Inflation, and with it, living costs and wages, are on their way up. This is not good news and many who weren’t around in the 1970s and 1980s, when inflation rates peaked above 12 percent, have no experience in dealing with this economic hit.

We’re a long way from those bad old days, but in the second quarter of this year the annual inflation rate hit 3.3 percent, from 1.5 percent in the first quarter – the highest annual rate since 2011. Economists predict this is just the beginning as the real costs of heavy Government spending will be seen in rising inflation.

This comes during the time of Covid, which has also hit the supply chain significantly with high demand, and low supply. With our indefinitely closed border – even to Australia; our small size as an international market; and our distant location from any other market, New Zealand will not fare well in the next couple of years when it comes to getting goods in and out of the country. Exports were already down 25 percent in the first quarter of this year.

As we maintain Fortress New Zealand while the rest of the world opens up, we will be very much on our own. There are not enough people contributing to the economy here for that to be a good thing.

The silver lining of knowing what is coming, in a time of much uncertainty otherwise, is we can prepare in advance, as best we can. Now is the time to set up business practices and structures to be best positioned to ride the wave.

In the road freight transport industry, the balance of power is shifting. Where many operators have been at the beck and call of customers who continue to drive prices and conditions down to the frankly, unreasonable and unsustainable, it’s time for smart operators to rethink those relationships.

When the supply side is constrained, long-term relationships matter. I’ll deliver to you, because you’ve been good to me for years, but not to you, who always try to screw me over with threats of taking away my work and giving it to my competitor down the road. The reality is, those who continually undercut others won’t survive the rapidly increasing cost of doing business.

We have seen the worst of the uneven balance of power in the whole of the supply chain in the release this week of the Commerce Commission’s draft report into competition in the retail grocery sector. It has found that the duopoly of Woolworths NZ and Foodstuffs, without real competition, are able to exercise their buying power to push excess risks, costs and uncertainty onto suppliers. That can ruin small businesses. It’s their way or the highway and transport operators have been caught up in that.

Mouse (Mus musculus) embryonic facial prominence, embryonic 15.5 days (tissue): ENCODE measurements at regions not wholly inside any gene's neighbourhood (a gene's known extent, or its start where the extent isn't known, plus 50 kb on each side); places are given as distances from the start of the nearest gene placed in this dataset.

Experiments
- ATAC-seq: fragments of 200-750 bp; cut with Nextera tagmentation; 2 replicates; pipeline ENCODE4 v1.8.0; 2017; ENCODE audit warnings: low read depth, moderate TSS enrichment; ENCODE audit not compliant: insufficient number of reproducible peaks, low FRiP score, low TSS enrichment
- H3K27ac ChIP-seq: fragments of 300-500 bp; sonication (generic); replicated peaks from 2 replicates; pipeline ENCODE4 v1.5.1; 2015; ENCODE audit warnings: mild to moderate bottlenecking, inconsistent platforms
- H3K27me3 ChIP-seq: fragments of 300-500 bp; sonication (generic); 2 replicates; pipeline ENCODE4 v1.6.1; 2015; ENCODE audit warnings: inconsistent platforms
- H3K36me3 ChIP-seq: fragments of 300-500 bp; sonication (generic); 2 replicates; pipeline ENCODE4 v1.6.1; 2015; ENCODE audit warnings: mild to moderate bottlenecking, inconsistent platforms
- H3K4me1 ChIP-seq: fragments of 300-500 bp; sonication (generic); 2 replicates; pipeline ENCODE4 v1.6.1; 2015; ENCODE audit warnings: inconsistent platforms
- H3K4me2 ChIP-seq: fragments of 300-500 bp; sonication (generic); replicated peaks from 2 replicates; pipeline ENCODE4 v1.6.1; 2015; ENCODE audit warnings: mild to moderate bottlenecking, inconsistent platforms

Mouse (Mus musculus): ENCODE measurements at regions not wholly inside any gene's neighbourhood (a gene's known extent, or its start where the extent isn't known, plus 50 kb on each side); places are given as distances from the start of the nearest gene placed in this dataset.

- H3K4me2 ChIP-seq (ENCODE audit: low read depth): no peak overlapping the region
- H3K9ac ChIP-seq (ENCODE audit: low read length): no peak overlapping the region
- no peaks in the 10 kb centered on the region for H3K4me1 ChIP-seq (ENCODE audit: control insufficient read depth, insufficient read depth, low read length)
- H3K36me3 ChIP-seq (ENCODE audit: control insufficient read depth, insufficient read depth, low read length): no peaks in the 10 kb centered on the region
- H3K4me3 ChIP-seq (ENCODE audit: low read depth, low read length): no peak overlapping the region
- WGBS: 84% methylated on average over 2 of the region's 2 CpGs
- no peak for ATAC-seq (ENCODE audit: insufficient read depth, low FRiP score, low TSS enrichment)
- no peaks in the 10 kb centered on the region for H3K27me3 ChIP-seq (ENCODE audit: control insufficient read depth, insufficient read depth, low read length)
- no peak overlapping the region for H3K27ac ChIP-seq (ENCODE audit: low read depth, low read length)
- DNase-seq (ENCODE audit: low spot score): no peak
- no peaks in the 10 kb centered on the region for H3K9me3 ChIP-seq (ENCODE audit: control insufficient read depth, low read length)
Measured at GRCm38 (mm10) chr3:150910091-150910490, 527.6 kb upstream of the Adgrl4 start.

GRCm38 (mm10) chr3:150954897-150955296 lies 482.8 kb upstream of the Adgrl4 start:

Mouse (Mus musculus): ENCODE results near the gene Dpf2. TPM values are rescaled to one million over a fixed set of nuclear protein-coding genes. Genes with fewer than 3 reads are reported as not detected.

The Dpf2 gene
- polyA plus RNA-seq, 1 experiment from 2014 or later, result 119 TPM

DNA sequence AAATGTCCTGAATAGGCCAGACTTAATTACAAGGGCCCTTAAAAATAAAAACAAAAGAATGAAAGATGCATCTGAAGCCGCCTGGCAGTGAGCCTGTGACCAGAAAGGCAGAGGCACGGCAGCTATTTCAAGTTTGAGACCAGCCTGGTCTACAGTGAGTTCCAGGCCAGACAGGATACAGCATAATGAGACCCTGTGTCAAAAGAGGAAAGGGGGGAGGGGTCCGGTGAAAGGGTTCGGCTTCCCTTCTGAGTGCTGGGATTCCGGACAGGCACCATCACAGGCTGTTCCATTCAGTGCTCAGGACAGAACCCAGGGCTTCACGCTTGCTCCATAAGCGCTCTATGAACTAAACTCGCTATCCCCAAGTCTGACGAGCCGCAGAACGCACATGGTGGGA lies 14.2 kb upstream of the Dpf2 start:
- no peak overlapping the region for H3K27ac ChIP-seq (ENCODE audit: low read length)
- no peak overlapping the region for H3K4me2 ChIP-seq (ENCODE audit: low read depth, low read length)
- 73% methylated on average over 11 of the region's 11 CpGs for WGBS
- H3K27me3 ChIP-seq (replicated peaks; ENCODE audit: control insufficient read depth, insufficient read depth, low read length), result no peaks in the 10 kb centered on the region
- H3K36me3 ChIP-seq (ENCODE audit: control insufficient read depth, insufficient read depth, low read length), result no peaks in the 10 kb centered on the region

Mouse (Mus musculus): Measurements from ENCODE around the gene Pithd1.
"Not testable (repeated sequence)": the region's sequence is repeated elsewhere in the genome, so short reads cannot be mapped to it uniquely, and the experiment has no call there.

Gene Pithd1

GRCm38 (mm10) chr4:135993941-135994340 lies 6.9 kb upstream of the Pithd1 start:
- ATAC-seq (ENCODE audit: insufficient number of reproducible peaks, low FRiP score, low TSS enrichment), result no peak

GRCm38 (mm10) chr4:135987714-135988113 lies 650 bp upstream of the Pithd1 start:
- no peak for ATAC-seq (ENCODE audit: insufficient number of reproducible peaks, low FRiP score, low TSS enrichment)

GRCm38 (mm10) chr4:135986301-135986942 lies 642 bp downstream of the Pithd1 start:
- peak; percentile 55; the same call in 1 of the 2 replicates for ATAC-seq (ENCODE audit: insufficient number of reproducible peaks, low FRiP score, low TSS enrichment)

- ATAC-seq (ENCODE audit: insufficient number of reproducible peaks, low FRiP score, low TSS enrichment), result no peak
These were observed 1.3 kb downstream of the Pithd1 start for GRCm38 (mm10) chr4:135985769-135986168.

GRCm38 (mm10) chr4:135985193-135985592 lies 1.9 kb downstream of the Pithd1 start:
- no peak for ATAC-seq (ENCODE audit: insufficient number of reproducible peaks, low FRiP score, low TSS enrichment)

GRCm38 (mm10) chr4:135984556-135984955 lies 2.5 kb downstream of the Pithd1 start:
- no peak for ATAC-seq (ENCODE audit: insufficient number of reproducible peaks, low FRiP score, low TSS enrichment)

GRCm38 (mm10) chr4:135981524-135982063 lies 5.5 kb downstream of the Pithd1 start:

The report is very detailed and the Road Transport Forum will be commenting on it when we have digested it, but the idea of an industry Code of Conduct allowing suppliers to bargain collectively has appeal.

As the influences on the economy shift, road freight transport operators are going to have to get real about their business costs and increase their prices.

It has been reported that 83% of retailers expect to increase their prices. If you don’t pass on the costs you are incurring, they will go straight to your bottom line and eventually, you will go out of business.

In my travels this week I have been hearing operators are already feeling the pinch of the limited supply of people and equipment. With people not allowed into New Zealand and equipment impacted by the supply chain issues, established carriers can’t fulfil some of their long-term contracts. I’m keen to hear from others of you across New Zealand whether this is a common issue for your business. 

In that scenario, if you have to ditch customers, you are going to hold on to the customers who enable you to run a business that can pay you and the staff. Remember, wages are going to go up as the inflation and cost of living goes up.

This also presents the opportunity for operators to use their own networks and technology that can improve efficiency. This might be worth exploring as an industry.

There is always opportunity if you know where to look for it, as many who have been in the road freight transport business a long time will be aware. In the long term, the rocky road ahead may in fact, provide a better path to a sustainable business for many transport operators.

Buckle up and take control of the ride ahead.

Please note: The content of this Advisory has been issued to inform members of Transporting New Zealand. It is for road freight transport industry circulation, not for media publication. It can be forwarded in its entirety to members of Transporting New Zealand. It cannot be reproduced, or printed in parts, under any logo other than Ia Ara Aotearoa Transporting New Zealand’s logo, without written permission from Transporting New Zealand.